In a fitting finish to Australia regaining the Ashes, it was Mitchell Johnson steaming in with the wind at his back who took the wicket which ended England’s three-series hold on the urn.
Johnson wasn’t considered to be in good enough form for the last Ashes tour, when England completed a 3-0 win at home in August.
Back on Australian soil, he terrorized the England batsmen, taking 23 wickets to help Australia secure its most coveted prize with two matches to spare. After a barren stretch of nine tests without a win, including seven defeats in India and England, Michael Clarke’s Australians have now won three back-to-back and are starting to talk about a 5-0 sweep.
“We got ‘em back, so it’s a fantastic feeling,” Clarke said of the Ashes after his side completed a 150-run win in Perth on Tuesday. That was the smallest winning margin in three comprehensive wins.
“For the guys in the dressing room to feel this, I don’t think you’ll find one bloke who won’t say that this is the pinnacle.
“Playing test cricket against England and winning the Ashes. That’s always been the pinnacle for Australian cricketers.”
Australia came to the WACA ground needing just one win from the last three tests to secure the Ashes for the first time since their 5-0 series sweep in 2006-07. Johnson, with some fiery spells, was man-of-the-match in the 381-run win in Brisbane and the 218-run victory in Adelaide.
The batsmen came to the fore in Perth, where Steve Smith’s 111 and Brad Haddin’s fourth consecutive half century revived Australia’s first innings, and where David Warner (112) and Shane Watson (103) added hundreds in the second.
Australia had seven centuries in the series before England posted one from two-test allrounder Ben Stokes when the game was already slipping away.
Stokes resumed Tuesday on 72, with England at 251-5, and scored a defiant 120 before getting an under-edge to an attempted sweep off Nathan Lyon and was well caught behind by Haddin. His dismissal just after lunch triggered the tailend collapse and England was all out for 353 chasing an improbable 504 for victory.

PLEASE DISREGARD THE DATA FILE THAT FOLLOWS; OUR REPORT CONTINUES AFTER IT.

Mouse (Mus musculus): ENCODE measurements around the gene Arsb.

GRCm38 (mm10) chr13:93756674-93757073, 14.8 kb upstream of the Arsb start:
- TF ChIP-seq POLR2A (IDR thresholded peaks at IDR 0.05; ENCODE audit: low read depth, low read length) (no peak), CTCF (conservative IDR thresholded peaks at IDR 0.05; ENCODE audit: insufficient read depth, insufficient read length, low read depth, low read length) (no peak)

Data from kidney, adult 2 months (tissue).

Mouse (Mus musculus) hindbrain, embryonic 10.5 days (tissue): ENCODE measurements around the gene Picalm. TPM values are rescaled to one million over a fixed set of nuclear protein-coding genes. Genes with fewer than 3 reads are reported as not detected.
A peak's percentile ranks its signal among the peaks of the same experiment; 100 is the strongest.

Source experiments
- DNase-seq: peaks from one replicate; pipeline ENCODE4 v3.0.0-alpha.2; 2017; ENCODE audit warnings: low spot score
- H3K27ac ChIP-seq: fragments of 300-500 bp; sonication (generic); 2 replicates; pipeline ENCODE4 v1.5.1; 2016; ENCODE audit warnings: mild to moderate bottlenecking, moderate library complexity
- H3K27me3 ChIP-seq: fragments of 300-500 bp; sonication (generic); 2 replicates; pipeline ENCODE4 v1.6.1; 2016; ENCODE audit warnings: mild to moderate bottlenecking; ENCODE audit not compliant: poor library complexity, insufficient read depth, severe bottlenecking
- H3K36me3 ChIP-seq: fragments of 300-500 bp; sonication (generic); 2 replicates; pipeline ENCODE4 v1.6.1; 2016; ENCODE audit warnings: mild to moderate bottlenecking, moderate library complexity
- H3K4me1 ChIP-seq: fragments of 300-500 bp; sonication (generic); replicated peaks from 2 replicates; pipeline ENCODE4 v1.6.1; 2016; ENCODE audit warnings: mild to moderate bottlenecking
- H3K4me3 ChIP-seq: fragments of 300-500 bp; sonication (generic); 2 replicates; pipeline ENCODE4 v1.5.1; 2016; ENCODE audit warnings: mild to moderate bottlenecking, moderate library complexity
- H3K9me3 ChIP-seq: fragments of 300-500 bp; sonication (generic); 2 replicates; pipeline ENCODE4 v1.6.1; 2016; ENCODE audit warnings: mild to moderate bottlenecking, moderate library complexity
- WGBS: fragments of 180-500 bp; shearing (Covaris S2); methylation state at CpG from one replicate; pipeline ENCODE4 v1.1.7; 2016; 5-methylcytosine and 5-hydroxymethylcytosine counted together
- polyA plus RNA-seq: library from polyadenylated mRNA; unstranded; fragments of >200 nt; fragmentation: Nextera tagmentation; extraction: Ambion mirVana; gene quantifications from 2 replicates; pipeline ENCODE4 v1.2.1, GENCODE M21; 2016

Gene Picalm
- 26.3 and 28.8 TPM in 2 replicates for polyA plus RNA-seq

Johnson took the last wicket, No. 11 Jimmy Anderson, to finish with 4—78 for the innings. Lyon returned 3—70, the pair wrapping up the five wickets Australia needed on the last day.
“We went through what England’s going through now not long ago in the UK,” Clarke said. “We had a tough time of it in the UK and copped a lot of criticism, but we also had a lot of support. For those people who have stuck by us, thank you!”
England captain Alastair Cook, who like Clarke was playing his 100th test, said his team was outplayed.
“We knew how tough it is coming to Australia to play. You’ve got to be at the top of your game and we haven’t been there,” Cook said. “And they’ve been very ruthless and never let us back into any game when they got ahead of us.”
Stokes went in with England reeling at 121—4 on day four and shared partnerships of 99 with Ian Bell (60), 76 with Matt Prior (26) and 40 with Tim Bresnan to delay the inevitable.
The ball was hitting the cracks in the pitch and deviating at angles but Australia’s bowlers could not produce the cluster of wickets they were expecting, taking only the wicket of Prior, who was caught behind off Johnson.
The first—session defiance raised England’s hopes of hanging on for a draw to keep the Ashes alive, but England’s tailend batsmen including a hobbled Stuart Broad, who was unbeaten on 2 provided little resistance.
The remaining two tests are in Melbourne starting Dec. 26 and then Sydney.
“I know everyone’s hurting now. It’s an incredibly tough place to be,” Cook said, predicting there’d be “inquests” after such a lopsided loss.
“Every time we got a partnership going or a few wickets with the ball, Australia always responded better than what we could deal with,” he said. “You have to give a lot of credit to how Australia played in those circumstances and throughout the three games. They’ve been very ruthless with us. When they had a sniff, they’d taken their chances. And when they had us down, they kept us down.”